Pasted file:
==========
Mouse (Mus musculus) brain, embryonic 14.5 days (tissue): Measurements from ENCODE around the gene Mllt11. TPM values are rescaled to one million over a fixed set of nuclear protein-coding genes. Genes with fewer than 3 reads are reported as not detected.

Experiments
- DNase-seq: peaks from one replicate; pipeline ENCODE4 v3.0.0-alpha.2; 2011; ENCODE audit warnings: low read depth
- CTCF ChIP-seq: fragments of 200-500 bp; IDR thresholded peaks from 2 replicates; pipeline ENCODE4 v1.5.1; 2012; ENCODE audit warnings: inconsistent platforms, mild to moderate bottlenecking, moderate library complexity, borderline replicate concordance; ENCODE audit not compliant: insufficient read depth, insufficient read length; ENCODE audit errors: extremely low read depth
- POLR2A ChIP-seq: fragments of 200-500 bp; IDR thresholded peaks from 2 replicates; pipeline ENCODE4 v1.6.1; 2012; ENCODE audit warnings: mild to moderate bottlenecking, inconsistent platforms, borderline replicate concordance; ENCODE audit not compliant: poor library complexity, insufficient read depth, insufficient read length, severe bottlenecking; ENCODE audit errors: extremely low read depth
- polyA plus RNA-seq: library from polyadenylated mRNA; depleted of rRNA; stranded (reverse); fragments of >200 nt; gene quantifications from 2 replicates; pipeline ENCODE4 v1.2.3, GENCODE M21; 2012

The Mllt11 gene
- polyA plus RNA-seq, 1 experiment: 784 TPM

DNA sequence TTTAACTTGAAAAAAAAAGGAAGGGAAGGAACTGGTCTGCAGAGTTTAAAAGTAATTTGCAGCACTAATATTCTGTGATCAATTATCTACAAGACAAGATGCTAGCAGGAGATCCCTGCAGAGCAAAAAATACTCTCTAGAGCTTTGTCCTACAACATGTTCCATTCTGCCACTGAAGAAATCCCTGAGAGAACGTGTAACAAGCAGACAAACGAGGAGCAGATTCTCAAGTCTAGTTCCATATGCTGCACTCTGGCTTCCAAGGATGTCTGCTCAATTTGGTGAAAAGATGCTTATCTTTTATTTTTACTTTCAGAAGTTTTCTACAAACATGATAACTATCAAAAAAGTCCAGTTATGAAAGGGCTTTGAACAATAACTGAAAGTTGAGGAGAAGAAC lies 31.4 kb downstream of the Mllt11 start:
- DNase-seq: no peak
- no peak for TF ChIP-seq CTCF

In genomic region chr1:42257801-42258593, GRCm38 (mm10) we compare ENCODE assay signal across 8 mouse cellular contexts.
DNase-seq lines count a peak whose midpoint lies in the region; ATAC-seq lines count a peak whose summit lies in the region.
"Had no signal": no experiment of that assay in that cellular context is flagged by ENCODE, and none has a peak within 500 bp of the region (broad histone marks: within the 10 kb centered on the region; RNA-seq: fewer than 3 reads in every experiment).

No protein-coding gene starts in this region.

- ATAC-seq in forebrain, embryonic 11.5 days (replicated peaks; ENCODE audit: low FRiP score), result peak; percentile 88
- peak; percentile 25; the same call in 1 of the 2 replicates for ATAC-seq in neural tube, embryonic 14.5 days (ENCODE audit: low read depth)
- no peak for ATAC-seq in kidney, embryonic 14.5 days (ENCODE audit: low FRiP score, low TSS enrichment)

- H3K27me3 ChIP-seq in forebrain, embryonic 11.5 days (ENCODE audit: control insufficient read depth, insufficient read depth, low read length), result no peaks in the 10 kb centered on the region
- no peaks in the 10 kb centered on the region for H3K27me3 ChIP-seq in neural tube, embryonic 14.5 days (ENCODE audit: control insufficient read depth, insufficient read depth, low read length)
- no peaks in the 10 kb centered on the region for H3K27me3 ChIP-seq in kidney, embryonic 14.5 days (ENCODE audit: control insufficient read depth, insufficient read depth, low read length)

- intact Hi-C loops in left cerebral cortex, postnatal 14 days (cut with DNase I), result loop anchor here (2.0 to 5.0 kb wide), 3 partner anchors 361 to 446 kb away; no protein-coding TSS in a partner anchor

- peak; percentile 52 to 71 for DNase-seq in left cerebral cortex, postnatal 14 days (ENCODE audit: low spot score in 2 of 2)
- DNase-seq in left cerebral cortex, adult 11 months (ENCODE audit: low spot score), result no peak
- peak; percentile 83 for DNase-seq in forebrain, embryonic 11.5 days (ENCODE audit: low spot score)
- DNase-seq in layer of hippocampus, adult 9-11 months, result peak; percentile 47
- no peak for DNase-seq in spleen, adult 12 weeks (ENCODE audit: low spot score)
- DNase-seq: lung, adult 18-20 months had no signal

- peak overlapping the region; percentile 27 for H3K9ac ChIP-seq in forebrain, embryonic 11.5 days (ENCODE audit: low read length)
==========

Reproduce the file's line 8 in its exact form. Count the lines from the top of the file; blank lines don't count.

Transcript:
- polyA plus RNA-seq, 1 experiment: 784 TPM